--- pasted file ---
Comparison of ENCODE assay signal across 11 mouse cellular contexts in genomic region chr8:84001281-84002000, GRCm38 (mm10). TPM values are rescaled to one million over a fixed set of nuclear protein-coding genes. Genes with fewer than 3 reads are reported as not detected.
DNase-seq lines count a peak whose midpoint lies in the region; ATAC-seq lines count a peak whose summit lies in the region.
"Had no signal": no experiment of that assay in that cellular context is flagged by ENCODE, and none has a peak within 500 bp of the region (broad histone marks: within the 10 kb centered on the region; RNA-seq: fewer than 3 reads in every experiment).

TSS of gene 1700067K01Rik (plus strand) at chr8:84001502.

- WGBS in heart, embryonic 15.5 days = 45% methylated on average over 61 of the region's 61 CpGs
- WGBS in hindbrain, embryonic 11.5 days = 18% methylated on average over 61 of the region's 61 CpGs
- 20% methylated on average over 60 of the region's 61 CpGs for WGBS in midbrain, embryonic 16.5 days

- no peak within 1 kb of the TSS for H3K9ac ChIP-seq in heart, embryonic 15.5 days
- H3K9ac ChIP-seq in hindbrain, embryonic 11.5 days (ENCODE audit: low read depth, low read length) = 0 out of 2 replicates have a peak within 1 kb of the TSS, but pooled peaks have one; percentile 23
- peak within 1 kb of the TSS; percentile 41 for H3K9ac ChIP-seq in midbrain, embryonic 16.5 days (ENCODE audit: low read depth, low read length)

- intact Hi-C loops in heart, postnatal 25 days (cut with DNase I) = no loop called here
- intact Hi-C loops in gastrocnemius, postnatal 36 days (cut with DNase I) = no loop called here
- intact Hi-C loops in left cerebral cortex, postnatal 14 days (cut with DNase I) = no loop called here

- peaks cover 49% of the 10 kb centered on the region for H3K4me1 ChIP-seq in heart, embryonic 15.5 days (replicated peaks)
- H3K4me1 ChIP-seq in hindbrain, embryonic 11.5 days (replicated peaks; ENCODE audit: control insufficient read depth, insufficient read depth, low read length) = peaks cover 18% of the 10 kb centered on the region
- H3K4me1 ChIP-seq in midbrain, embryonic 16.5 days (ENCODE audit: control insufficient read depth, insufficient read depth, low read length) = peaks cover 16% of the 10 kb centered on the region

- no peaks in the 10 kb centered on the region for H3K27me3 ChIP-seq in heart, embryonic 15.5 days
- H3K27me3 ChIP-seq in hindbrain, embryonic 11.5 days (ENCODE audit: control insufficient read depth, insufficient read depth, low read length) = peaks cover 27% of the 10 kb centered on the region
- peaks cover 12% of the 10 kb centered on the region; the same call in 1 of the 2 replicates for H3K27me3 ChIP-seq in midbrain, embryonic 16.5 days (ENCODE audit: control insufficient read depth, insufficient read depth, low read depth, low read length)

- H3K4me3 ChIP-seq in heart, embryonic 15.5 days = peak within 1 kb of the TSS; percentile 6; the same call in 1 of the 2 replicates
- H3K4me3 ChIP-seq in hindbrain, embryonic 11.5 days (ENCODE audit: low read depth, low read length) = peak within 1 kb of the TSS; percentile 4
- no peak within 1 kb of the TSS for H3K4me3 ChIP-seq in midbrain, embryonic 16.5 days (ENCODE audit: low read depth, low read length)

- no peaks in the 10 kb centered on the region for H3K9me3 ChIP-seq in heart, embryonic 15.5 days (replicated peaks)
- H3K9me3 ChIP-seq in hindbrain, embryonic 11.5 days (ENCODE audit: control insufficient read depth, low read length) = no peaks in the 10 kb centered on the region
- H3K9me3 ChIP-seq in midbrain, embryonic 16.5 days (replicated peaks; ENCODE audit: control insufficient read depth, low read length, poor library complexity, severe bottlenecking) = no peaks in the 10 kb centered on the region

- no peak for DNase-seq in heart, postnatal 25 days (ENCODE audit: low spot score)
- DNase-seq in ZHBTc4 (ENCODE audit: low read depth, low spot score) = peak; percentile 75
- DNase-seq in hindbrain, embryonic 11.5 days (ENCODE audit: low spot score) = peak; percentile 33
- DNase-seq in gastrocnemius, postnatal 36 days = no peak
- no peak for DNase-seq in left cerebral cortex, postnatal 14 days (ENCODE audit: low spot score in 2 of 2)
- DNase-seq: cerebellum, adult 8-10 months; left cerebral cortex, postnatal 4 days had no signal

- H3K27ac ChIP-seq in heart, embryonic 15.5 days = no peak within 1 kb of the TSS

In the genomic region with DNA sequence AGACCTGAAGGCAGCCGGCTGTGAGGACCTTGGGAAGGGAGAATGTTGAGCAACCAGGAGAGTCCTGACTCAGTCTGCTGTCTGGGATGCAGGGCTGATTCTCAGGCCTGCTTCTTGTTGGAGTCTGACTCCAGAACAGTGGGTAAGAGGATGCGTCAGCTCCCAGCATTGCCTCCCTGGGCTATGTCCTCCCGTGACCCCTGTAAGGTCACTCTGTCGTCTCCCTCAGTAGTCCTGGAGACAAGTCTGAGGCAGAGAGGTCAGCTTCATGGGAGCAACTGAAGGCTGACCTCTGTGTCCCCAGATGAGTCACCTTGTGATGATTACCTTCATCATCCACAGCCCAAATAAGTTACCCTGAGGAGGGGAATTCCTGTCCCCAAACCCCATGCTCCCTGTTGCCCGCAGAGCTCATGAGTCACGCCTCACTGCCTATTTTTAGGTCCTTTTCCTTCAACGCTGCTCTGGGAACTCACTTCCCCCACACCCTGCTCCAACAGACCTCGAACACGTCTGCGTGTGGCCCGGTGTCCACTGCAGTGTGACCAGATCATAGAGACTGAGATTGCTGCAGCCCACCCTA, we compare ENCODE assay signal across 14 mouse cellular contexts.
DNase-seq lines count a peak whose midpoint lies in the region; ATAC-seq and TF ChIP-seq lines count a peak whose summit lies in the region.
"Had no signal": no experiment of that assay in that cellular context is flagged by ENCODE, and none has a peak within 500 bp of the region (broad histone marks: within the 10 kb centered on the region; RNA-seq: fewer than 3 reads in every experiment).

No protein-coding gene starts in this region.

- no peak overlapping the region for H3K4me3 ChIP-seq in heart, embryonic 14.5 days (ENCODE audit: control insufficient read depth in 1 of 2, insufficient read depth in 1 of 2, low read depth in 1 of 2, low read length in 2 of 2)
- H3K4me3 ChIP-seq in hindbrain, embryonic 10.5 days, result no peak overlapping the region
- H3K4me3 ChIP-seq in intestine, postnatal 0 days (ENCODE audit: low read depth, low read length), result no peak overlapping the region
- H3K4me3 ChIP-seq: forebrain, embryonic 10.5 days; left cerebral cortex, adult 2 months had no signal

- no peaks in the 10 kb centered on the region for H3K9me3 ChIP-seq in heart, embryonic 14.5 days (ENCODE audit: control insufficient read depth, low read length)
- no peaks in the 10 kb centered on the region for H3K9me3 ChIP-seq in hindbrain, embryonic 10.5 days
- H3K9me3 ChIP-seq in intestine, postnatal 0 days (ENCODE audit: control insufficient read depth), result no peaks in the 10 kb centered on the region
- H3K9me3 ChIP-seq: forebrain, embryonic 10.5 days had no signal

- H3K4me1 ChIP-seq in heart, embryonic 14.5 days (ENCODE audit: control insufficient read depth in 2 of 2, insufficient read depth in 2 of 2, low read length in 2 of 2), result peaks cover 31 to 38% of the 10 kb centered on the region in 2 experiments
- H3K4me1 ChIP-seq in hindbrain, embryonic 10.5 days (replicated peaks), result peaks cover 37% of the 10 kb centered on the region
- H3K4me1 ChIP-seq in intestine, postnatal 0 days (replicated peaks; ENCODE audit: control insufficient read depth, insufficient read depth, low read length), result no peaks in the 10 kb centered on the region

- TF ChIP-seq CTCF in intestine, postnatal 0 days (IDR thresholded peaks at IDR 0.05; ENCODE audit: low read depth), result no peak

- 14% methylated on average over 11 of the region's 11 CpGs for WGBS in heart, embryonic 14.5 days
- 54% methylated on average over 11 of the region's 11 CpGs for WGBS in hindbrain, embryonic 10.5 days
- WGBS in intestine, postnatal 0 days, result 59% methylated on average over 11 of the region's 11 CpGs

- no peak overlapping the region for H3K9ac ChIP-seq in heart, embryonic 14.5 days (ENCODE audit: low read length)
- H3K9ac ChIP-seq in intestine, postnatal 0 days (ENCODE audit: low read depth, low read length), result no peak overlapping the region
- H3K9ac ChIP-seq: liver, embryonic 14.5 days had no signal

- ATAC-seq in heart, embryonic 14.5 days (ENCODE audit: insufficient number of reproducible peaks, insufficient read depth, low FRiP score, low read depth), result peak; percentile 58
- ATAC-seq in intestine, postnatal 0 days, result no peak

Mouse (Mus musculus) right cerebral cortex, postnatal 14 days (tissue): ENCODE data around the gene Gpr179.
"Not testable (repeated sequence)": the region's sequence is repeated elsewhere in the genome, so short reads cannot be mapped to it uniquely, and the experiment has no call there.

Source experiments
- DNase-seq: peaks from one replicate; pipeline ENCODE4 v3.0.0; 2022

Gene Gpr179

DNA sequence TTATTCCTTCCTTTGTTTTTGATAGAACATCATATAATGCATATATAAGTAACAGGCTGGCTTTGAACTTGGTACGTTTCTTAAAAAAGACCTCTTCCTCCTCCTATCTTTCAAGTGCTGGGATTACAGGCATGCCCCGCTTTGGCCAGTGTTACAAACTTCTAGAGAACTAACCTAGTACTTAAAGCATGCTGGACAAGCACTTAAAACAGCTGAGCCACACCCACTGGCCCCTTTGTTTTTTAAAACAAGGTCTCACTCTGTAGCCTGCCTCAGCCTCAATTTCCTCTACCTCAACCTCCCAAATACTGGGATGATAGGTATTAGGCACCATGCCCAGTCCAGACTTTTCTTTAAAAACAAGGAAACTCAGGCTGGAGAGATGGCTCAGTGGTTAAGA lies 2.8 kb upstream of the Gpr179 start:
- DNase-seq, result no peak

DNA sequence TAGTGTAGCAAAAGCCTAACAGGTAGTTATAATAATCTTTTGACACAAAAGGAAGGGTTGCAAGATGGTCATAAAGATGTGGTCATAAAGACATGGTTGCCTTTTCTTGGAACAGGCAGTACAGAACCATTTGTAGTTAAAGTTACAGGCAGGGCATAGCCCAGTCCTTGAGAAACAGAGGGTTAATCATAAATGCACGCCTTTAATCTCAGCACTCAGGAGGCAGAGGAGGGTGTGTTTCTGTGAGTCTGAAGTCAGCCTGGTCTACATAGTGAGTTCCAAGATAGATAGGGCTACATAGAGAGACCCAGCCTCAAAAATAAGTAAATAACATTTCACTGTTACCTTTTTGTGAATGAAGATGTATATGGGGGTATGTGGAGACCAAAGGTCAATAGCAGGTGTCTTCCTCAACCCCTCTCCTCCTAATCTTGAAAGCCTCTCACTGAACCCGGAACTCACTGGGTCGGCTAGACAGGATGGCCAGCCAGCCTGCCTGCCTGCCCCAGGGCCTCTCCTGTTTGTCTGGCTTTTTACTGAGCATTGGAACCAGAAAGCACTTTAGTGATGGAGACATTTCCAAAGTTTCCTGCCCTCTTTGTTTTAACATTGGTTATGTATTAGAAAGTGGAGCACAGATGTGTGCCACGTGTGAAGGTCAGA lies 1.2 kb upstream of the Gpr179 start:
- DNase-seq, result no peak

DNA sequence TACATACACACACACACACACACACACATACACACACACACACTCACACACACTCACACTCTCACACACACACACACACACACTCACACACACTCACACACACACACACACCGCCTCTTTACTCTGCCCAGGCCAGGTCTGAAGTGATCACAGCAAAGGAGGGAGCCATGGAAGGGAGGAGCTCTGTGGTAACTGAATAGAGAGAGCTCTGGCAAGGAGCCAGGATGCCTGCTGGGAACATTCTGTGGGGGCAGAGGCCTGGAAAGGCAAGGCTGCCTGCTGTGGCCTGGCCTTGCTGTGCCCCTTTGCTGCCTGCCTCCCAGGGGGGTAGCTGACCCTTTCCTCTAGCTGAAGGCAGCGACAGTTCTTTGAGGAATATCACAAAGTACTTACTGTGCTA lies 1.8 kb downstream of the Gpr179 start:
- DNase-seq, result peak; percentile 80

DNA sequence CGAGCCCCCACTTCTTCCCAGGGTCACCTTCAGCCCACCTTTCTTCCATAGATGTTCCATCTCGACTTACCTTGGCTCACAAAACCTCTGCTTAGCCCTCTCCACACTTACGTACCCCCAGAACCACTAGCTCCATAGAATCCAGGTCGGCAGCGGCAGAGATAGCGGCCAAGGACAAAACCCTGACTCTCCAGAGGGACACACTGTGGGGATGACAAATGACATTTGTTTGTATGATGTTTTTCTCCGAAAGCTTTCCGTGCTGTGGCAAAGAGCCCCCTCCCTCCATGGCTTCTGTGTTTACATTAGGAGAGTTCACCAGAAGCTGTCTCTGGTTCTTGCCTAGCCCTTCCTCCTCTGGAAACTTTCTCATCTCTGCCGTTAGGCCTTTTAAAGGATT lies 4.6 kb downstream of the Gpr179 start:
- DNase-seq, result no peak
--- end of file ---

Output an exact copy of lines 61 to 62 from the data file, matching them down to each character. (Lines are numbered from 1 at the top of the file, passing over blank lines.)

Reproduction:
Gene Gpr179

DNA sequence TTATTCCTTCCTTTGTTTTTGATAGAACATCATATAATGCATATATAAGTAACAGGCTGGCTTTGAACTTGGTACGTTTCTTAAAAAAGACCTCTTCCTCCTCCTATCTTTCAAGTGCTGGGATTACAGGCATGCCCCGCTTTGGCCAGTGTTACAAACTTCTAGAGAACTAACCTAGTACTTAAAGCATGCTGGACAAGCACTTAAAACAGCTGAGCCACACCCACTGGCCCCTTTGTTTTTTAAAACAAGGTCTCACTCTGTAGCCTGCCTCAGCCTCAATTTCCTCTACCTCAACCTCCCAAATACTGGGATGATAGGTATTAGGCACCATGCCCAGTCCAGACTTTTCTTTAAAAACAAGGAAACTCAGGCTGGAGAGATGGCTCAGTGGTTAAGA lies 2.8 kb upstream of the Gpr179 start: